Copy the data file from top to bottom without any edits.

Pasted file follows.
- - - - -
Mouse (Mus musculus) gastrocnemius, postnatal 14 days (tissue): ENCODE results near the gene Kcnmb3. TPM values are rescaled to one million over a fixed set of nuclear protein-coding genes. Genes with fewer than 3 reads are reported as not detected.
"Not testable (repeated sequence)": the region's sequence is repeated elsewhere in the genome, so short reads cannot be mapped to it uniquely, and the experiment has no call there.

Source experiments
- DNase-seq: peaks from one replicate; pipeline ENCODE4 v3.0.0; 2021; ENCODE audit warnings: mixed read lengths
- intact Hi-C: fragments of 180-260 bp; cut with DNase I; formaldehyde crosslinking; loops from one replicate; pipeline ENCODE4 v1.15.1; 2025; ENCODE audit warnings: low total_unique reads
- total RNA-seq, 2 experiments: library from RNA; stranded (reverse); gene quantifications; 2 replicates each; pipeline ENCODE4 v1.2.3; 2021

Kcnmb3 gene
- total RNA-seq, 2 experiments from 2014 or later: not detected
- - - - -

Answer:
Mouse (Mus musculus) gastrocnemius, postnatal 14 days (tissue): ENCODE results near the gene Kcnmb3. TPM values are rescaled to one million over a fixed set of nuclear protein-coding genes. Genes with fewer than 3 reads are reported as not detected.
"Not testable (repeated sequence)": the region's sequence is repeated elsewhere in the genome, so short reads cannot be mapped to it uniquely, and the experiment has no call there.

Source experiments
- DNase-seq: peaks from one replicate; pipeline ENCODE4 v3.0.0; 2021; ENCODE audit warnings: mixed read lengths
- intact Hi-C: fragments of 180-260 bp; cut with DNase I; formaldehyde crosslinking; loops from one replicate; pipeline ENCODE4 v1.15.1; 2025; ENCODE audit warnings: low total_unique reads
- total RNA-seq, 2 experiments: library from RNA; stranded (reverse); gene quantifications; 2 replicates each; pipeline ENCODE4 v1.2.3; 2021

Kcnmb3 gene
- total RNA-seq, 2 experiments from 2014 or later: not detected